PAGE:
Friday, April 22, 2011

Epic Fantasy Revisited

I read A Game of Thrones, and I am in the midst of reading the rest of the series, even though I suppose I should save these 20-hour tomes for my next flights across the Pacific. Still, I wanted to see what all the fuss was about. I get The New York Times, and sometimes when I’m bored of reading the real journalists I find myself on the Arts page, and I see this review (of the new mini-series I didn't know existed) "A Fantasy World of Strange Feuding Kingdoms". It is less than helpful. For a complete run-down of that, see (first) Slate's even less helpful article "Quasi-Medieval, Dragon-Ridden Fantasy Crap" and (then) Salon's rebuttal "Slate, New York Times to fantasy buffs: Grow up". I'm not really interested in arguing with self-elected Literary Types, who are pretty much a straw-man of themselves at this point, but I still think it's important to make sure that the work they're shutting out is, in fact, not full of suck. There's another reason, too, and it's a better one:

Epic Fantasy! (the obligatory picture)
I don't like Epic Fantasy

...but I believe in giving things a fair shot. I'm one of those people who likes The Hobbit but doesn't like Lord of the Rings, and a quick trawl of those whose literary opinions I value told me that "A Game of Thrones" should be a fair shot for giving the genre another try. I was not disappointed, but I still don't gravitate toward epic fantasy personally. This is not a statement of quality, this is a statement of what waves I focus my limited reading time towards in a sea of quality. (Note that the mini-series might still suck, I suppose. I haven't seen it yet.)

So, why don't I like Epic Fantasy? Here's my reasons, in rough order of importance to me, the reader.

They're so long! I mean, a good story is a good story, no matter how long. But sometimes it's too long. I like that little thrill of accomplishment when I finish reading something and can imagine what happens next. A lot of this is tone, as well. There's a big pile of description and general world-building which I'm not really all that interested in slogging through. (I still do, but that's not the point.) I don't have that much time for reading, and in epic fantasy, one book is never enough. To cite my specific primary source, the ending to A Game of Thrones, awesome though it was, was not technically an ending for any of the characters (except the obvious). Which brings me to the next point.

Number of Characters
There's so many characters! Which is not bad in and of itself, but it either dilutes my focus or annoys me. I tend to focus on characters when I read, and so I like strong characterization, but when there are a bunch of strong characters I'll tend to focus on a few...or I'll get annoyed when they're not around. I understand that purpose of having a bunch of strong viewpoint characters to the series (Anyone Can Die), but...well, while reading the first book I found myself waiting for the chapters with Jon or Daenerys or Tyrion at the top, and sometimes slogging through the rest while so waiting. (The second book has been better for me, then.) Anyways, that brings us to the third point.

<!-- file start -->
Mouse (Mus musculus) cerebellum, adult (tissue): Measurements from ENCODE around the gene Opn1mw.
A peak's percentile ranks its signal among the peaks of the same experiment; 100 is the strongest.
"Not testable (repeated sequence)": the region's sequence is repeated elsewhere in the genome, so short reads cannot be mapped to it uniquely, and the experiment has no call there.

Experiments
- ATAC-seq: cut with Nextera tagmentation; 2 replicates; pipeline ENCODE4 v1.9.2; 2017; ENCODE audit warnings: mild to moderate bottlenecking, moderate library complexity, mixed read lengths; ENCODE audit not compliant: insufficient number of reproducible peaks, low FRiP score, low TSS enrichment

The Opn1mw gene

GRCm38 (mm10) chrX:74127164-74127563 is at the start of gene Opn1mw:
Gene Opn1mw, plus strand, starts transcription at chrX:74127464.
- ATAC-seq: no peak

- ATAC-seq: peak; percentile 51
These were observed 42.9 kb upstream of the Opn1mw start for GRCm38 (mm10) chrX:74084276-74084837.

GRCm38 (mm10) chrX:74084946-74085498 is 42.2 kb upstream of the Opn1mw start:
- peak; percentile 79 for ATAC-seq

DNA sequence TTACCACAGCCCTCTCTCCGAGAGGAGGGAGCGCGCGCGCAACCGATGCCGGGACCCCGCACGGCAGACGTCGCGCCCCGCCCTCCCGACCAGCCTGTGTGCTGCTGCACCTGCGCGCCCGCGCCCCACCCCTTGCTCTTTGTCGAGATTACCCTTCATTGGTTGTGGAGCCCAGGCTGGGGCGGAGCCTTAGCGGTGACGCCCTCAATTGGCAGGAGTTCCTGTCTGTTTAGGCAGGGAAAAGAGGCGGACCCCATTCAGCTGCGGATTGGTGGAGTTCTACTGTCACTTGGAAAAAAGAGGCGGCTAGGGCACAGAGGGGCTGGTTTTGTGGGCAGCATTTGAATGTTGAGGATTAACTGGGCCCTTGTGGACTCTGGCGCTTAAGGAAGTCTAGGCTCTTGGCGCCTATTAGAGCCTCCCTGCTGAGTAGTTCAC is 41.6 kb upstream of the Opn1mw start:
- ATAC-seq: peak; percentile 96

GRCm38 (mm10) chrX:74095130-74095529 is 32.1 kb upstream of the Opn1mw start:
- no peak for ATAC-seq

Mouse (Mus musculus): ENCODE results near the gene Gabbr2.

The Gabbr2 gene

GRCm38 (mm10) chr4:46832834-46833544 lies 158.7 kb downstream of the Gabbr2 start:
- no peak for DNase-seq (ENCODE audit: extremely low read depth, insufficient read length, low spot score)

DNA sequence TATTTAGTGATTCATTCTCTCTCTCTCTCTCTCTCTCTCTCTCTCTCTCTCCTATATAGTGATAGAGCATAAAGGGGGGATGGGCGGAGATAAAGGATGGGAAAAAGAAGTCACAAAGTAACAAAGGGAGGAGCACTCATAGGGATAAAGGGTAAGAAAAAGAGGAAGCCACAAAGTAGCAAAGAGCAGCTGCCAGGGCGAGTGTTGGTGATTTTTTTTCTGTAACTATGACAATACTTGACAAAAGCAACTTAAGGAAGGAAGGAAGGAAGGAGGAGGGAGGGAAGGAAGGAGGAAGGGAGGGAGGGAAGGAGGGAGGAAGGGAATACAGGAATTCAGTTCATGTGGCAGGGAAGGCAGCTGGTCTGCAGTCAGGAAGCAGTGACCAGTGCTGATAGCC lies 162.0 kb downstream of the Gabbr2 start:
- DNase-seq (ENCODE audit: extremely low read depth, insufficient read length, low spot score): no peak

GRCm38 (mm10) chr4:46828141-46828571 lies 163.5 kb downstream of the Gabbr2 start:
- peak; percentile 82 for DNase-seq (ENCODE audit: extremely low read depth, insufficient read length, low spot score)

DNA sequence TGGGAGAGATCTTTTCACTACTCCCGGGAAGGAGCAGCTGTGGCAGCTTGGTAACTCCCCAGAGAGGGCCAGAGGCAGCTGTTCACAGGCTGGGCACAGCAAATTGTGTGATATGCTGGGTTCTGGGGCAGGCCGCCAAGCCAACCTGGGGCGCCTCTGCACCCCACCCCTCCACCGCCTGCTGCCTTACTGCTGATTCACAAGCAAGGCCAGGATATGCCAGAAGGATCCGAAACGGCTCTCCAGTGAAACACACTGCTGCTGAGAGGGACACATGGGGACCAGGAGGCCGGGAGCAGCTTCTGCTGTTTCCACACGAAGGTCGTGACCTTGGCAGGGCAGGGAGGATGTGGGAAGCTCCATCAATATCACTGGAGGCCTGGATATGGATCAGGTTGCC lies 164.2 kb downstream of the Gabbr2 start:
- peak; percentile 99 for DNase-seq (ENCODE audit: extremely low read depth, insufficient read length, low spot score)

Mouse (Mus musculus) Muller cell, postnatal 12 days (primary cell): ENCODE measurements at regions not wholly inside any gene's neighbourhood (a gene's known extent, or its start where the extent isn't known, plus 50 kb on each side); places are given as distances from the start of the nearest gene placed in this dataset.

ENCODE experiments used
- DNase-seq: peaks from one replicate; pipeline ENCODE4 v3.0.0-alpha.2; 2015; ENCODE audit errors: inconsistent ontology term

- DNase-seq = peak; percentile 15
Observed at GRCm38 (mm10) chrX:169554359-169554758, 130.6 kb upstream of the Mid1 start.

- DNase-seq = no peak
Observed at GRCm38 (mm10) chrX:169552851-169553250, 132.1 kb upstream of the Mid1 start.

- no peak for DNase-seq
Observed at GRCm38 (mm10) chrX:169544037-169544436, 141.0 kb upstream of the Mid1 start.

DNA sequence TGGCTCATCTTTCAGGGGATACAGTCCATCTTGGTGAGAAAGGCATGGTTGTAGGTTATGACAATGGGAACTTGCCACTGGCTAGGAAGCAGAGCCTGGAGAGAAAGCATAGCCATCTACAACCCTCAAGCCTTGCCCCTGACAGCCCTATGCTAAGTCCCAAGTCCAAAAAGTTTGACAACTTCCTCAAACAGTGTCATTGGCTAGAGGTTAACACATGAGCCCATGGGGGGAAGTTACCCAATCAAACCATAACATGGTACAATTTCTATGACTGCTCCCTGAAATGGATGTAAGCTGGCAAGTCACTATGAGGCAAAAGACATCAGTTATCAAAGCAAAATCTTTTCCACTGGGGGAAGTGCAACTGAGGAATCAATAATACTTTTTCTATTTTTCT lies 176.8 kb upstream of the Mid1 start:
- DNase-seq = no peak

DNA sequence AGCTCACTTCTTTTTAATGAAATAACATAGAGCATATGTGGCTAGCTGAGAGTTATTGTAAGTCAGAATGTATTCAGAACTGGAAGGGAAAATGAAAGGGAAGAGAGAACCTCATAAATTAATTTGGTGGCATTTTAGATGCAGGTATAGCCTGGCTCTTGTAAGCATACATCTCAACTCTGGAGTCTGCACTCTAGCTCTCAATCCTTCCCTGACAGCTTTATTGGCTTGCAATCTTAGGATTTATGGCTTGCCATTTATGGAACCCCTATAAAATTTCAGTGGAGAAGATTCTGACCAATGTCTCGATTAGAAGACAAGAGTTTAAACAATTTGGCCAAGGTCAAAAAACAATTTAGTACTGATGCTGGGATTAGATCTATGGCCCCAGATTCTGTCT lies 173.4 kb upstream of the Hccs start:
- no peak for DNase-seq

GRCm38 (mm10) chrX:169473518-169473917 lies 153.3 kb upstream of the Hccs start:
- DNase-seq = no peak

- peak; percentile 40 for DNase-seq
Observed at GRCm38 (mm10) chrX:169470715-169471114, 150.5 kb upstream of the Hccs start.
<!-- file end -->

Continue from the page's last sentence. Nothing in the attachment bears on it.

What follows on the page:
I'm getting the feeling, nearing the end of the second book, that I could just read every chapter titled "Jon" and "Daenerys" and I'd have two perfectly enjoyable stand-alone Fantasy books. (Yes, yes, I'm sure it all comes together later. Probably?) I like stories with a couple of characters doing stuff that matters to them. Whenever I see a fantasy map, I immediately look to the places where nothing seems to be happening, and wonder what's happening there, to those guys. I like to call myself an Edge Reader, in this regard for the small picture over the big picture. People are more important than...

The final qualm I have is that I'm reading a whole invented history. This may just come from my background in political science, but I don't even have enough time on my hands to read all of actual history...which might actually come in useful one day. I read speculative fiction (Fantasy, Science Fiction et al) for one reason: Great Stories, and those are built on Ideas, not Facts. Characters, not Family Trees. It's all fine and good (and it is quite fine and good, in this case) to read an invented war between a bunch of houses over a kingdom, but I'd be better served to read about The Wars of the Roses if I want facts and families. But for ideas and characters, stories have history beat every time.

What I'll Steal
Still, I would be remiss if I didn't take all the good stuff from Epic Fantasy. Strong, but clear, characterization, esp. strict limited viewpoint characterization. One of the best features of A Game of Thrones is that nobody really knows what the hell is going on at any given moment, but they have to do something anyways. It would be cheating if the readers got any more hints than they do. On the flip side, it's important that readers know who the hell the viewpoint character is, starting with their name, so if I ever write a book with a bunch of character, I'll steal A Game of Thrones method (Margaret Atwood does this too, as I recall) of heading each chapter with the name of the viewpoint character.

So, conclusion-wise: A Game of Thrones is Good, and I'll read the whole series, because that's what I do. I'll probably end up writing an epic fantasy at some point, just to say I can do it.

But not today.
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